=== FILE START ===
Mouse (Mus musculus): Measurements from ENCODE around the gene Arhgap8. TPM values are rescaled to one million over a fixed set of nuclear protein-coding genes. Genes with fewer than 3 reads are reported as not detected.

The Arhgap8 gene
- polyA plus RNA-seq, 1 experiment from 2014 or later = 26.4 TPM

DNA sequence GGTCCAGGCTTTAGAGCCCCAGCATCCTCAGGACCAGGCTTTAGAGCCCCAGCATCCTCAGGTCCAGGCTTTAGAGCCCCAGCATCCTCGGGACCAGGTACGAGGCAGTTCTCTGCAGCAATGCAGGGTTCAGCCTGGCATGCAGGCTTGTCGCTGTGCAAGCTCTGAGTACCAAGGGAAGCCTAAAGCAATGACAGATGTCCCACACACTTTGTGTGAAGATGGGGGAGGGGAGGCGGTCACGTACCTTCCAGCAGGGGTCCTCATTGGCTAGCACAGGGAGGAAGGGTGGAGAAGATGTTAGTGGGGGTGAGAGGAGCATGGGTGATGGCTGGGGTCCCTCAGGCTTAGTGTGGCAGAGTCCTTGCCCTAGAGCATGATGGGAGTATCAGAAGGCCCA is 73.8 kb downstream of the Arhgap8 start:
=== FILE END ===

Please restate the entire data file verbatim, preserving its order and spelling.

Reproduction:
Mouse (Mus musculus): Measurements from ENCODE around the gene Arhgap8. TPM values are rescaled to one million over a fixed set of nuclear protein-coding genes. Genes with fewer than 3 reads are reported as not detected.

The Arhgap8 gene
- polyA plus RNA-seq, 1 experiment from 2014 or later = 26.4 TPM

DNA sequence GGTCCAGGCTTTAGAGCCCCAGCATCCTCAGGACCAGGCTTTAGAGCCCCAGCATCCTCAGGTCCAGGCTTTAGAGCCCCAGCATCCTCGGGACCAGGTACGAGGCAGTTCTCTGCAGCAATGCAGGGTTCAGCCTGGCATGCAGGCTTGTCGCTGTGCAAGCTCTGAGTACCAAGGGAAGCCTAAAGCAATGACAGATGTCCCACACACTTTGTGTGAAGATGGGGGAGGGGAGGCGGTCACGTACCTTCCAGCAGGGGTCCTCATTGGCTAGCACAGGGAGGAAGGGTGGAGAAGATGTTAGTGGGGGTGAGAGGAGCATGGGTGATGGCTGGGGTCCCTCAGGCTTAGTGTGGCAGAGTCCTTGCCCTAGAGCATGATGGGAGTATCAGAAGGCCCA is 73.8 kb downstream of the Arhgap8 start: